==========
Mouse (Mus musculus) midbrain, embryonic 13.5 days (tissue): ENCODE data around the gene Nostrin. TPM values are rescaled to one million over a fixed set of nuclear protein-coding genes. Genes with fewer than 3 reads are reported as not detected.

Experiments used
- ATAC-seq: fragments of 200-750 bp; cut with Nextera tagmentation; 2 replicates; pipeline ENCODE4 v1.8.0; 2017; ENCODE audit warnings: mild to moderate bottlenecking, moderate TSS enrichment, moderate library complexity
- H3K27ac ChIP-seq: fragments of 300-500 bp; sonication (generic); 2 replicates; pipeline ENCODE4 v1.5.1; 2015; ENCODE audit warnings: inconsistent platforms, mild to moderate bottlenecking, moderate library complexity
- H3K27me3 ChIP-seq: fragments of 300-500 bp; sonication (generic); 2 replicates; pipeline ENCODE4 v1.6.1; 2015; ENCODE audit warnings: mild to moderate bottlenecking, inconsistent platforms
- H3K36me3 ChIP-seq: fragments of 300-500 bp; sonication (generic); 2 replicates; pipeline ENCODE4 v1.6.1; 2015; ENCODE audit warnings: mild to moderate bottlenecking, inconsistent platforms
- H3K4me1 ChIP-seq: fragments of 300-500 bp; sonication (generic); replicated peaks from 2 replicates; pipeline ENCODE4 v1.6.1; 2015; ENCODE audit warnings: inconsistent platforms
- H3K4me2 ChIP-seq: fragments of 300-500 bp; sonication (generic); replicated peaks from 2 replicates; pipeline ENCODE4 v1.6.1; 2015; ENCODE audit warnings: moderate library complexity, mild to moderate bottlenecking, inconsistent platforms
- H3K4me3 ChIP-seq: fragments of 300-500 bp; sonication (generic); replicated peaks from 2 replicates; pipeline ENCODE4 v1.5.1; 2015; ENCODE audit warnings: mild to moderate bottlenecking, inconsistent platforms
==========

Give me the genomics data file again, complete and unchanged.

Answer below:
Mouse (Mus musculus) midbrain, embryonic 13.5 days (tissue): ENCODE data around the gene Nostrin. TPM values are rescaled to one million over a fixed set of nuclear protein-coding genes. Genes with fewer than 3 reads are reported as not detected.

Experiments used
- ATAC-seq: fragments of 200-750 bp; cut with Nextera tagmentation; 2 replicates; pipeline ENCODE4 v1.8.0; 2017; ENCODE audit warnings: mild to moderate bottlenecking, moderate TSS enrichment, moderate library complexity
- H3K27ac ChIP-seq: fragments of 300-500 bp; sonication (generic); 2 replicates; pipeline ENCODE4 v1.5.1; 2015; ENCODE audit warnings: inconsistent platforms, mild to moderate bottlenecking, moderate library complexity
- H3K27me3 ChIP-seq: fragments of 300-500 bp; sonication (generic); 2 replicates; pipeline ENCODE4 v1.6.1; 2015; ENCODE audit warnings: mild to moderate bottlenecking, inconsistent platforms
- H3K36me3 ChIP-seq: fragments of 300-500 bp; sonication (generic); 2 replicates; pipeline ENCODE4 v1.6.1; 2015; ENCODE audit warnings: mild to moderate bottlenecking, inconsistent platforms
- H3K4me1 ChIP-seq: fragments of 300-500 bp; sonication (generic); replicated peaks from 2 replicates; pipeline ENCODE4 v1.6.1; 2015; ENCODE audit warnings: inconsistent platforms
- H3K4me2 ChIP-seq: fragments of 300-500 bp; sonication (generic); replicated peaks from 2 replicates; pipeline ENCODE4 v1.6.1; 2015; ENCODE audit warnings: moderate library complexity, mild to moderate bottlenecking, inconsistent platforms
- H3K4me3 ChIP-seq: fragments of 300-500 bp; sonication (generic); replicated peaks from 2 replicates; pipeline ENCODE4 v1.5.1; 2015; ENCODE audit warnings: mild to moderate bottlenecking, inconsistent platforms